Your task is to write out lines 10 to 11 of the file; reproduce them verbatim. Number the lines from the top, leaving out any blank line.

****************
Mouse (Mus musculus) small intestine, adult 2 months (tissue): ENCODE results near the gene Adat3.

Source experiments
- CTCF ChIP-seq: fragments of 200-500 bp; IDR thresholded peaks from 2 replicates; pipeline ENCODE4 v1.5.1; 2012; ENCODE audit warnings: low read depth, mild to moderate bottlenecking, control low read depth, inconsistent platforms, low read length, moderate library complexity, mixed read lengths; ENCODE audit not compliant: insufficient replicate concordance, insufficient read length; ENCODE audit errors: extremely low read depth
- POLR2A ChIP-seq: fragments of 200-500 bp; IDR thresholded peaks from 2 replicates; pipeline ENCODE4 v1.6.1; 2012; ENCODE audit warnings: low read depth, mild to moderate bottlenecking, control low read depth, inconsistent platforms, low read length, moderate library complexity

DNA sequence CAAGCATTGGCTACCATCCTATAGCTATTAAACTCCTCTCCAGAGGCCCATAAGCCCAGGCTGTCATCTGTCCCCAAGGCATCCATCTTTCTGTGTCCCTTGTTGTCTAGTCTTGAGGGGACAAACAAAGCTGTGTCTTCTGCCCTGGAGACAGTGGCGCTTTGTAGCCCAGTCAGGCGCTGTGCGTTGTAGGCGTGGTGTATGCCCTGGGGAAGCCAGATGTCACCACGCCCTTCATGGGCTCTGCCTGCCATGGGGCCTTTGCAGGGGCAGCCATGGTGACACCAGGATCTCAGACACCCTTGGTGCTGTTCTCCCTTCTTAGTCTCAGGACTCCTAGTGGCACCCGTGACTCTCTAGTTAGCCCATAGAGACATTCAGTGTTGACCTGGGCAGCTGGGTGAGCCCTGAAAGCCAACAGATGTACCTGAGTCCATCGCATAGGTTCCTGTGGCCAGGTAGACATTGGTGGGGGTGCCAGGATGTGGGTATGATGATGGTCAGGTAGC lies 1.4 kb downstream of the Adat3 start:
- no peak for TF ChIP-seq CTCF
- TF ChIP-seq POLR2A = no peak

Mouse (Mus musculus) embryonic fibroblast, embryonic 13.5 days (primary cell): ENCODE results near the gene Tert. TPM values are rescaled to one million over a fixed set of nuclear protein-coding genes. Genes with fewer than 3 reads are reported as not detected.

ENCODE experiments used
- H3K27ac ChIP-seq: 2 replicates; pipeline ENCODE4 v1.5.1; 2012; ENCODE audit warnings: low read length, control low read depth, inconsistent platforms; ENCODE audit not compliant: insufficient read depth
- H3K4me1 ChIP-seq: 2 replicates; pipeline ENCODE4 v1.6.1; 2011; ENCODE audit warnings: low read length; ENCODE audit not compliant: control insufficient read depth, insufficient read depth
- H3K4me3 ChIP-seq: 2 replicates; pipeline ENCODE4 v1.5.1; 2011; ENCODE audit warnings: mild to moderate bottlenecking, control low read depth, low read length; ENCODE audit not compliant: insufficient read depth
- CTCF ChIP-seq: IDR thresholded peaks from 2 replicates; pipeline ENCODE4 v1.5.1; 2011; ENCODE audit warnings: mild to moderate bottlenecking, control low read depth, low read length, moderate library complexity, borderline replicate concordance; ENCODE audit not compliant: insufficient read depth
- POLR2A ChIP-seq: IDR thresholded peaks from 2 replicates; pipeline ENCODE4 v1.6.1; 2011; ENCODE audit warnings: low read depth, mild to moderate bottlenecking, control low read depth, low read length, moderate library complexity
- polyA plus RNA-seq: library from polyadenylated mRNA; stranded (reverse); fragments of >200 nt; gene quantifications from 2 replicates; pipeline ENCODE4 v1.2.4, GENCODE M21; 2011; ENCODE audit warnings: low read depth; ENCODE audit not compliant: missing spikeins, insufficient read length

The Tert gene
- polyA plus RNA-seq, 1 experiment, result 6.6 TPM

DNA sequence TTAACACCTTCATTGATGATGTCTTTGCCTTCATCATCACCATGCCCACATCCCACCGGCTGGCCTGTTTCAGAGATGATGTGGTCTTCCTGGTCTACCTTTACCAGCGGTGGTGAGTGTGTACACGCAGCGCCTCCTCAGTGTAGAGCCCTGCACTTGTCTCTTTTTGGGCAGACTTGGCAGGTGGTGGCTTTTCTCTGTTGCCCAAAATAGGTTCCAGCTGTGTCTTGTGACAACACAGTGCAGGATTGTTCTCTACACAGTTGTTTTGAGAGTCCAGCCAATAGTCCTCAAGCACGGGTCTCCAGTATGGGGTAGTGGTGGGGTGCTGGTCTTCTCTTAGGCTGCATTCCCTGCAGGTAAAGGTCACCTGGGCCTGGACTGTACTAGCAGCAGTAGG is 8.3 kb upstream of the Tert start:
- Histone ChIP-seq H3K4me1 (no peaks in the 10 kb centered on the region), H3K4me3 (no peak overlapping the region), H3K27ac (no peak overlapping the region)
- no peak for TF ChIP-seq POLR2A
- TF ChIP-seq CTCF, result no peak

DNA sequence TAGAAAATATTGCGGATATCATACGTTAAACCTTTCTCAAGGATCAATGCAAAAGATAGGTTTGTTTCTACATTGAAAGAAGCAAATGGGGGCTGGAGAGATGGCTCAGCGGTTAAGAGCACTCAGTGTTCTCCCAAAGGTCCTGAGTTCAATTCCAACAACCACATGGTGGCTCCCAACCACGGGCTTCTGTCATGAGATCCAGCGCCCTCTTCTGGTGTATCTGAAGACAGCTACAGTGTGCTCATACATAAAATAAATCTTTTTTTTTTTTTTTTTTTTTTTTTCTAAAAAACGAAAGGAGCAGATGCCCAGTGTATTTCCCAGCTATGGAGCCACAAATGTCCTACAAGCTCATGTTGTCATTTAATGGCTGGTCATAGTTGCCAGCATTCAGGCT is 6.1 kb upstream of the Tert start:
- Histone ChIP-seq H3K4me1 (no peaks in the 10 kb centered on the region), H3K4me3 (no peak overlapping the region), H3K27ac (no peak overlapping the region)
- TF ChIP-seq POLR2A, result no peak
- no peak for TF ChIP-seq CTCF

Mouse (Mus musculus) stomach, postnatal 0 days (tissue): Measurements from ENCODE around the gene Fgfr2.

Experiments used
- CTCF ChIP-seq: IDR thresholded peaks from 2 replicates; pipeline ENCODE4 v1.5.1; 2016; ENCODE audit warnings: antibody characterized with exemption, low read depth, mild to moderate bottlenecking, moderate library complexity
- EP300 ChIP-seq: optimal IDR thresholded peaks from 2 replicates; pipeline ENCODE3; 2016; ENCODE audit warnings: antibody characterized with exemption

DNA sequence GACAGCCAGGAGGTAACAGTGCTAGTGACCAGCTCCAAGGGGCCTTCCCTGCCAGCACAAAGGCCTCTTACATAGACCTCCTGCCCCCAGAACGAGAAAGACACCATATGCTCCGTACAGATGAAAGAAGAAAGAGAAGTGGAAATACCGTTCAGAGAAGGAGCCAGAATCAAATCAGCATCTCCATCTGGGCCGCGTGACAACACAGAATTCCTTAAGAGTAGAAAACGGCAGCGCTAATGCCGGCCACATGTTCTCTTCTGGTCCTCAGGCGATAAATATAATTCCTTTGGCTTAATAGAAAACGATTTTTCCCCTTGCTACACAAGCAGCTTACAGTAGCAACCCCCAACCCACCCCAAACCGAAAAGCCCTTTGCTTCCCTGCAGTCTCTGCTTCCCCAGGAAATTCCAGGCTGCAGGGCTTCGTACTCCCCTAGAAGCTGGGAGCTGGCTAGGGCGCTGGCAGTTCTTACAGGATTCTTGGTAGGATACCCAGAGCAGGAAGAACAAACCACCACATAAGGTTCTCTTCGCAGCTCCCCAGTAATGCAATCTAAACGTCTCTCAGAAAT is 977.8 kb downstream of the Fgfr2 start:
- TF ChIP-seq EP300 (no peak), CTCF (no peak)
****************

- H3K27ac ChIP-seq: 2 replicates; pipeline ENCODE4 v1.5.1; 2012; ENCODE audit warnings: low read length, control low read depth, inconsistent platforms; ENCODE audit not compliant: insufficient read depth
- H3K4me1 ChIP-seq: 2 replicates; pipeline ENCODE4 v1.6.1; 2011; ENCODE audit warnings: low read length; ENCODE audit not compliant: control insufficient read depth, insufficient read depth